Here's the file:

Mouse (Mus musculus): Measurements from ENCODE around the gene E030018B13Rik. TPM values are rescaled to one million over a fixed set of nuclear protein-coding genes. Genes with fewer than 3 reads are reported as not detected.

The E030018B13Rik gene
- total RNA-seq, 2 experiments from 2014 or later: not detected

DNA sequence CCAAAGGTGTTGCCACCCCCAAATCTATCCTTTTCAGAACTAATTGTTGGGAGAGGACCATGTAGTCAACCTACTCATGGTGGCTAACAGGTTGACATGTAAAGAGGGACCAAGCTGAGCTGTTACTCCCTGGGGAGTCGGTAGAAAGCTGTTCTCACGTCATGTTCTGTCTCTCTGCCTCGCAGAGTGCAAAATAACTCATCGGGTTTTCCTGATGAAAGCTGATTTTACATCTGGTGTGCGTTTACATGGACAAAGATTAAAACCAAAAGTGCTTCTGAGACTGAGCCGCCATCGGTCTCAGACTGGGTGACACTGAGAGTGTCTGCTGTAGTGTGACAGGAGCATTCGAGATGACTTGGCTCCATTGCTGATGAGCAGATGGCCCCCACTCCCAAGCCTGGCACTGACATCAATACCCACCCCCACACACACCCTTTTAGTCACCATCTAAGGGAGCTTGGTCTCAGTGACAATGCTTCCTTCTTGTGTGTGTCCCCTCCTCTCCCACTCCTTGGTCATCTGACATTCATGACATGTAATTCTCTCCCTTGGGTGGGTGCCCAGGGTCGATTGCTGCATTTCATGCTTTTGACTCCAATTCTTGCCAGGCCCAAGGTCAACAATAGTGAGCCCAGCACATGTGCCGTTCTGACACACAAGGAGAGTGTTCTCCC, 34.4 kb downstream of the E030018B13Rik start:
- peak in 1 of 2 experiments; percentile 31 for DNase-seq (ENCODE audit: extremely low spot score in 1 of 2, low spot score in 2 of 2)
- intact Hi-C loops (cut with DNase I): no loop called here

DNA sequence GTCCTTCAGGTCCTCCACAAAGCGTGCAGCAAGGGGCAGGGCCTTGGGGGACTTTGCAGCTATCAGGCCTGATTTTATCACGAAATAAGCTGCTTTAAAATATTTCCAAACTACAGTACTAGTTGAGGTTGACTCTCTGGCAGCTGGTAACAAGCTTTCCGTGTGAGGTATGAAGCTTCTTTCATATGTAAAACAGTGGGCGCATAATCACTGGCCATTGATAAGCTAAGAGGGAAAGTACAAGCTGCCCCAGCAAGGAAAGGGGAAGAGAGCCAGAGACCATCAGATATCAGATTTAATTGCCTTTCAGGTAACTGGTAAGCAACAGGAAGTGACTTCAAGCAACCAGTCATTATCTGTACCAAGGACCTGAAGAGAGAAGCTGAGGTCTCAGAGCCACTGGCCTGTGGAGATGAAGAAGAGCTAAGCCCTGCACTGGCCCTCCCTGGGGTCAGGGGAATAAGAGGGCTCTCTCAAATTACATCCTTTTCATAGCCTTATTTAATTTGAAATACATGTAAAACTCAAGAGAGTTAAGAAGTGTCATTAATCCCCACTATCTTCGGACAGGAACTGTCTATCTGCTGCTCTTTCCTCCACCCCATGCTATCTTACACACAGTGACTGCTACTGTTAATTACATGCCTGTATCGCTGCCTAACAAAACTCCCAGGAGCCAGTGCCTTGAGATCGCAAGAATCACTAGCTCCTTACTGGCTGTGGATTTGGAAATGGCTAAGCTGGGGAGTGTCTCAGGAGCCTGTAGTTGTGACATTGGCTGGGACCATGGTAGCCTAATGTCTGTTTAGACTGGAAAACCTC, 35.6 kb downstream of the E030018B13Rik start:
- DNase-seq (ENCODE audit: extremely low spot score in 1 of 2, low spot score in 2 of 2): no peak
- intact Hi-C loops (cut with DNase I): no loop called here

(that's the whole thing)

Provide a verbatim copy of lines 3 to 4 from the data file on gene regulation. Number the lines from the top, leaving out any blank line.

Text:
- total RNA-seq, 2 experiments from 2014 or later: not detected

DNA sequence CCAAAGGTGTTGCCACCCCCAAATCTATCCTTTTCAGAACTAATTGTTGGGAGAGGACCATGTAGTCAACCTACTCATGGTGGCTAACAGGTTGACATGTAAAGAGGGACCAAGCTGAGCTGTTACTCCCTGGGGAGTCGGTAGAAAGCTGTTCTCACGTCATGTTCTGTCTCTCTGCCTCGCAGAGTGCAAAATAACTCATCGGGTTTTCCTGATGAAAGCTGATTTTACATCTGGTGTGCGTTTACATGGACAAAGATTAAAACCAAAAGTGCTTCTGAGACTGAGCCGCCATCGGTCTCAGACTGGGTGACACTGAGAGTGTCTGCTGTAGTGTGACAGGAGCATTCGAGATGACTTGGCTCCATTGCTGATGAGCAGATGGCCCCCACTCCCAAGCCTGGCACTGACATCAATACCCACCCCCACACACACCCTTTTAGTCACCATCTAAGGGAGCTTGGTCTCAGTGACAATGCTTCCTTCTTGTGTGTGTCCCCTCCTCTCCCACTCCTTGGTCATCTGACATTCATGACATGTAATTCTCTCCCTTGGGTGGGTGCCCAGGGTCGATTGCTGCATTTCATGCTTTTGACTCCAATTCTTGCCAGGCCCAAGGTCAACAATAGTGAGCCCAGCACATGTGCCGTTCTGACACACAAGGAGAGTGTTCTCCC, 34.4 kb downstream of the E030018B13Rik start: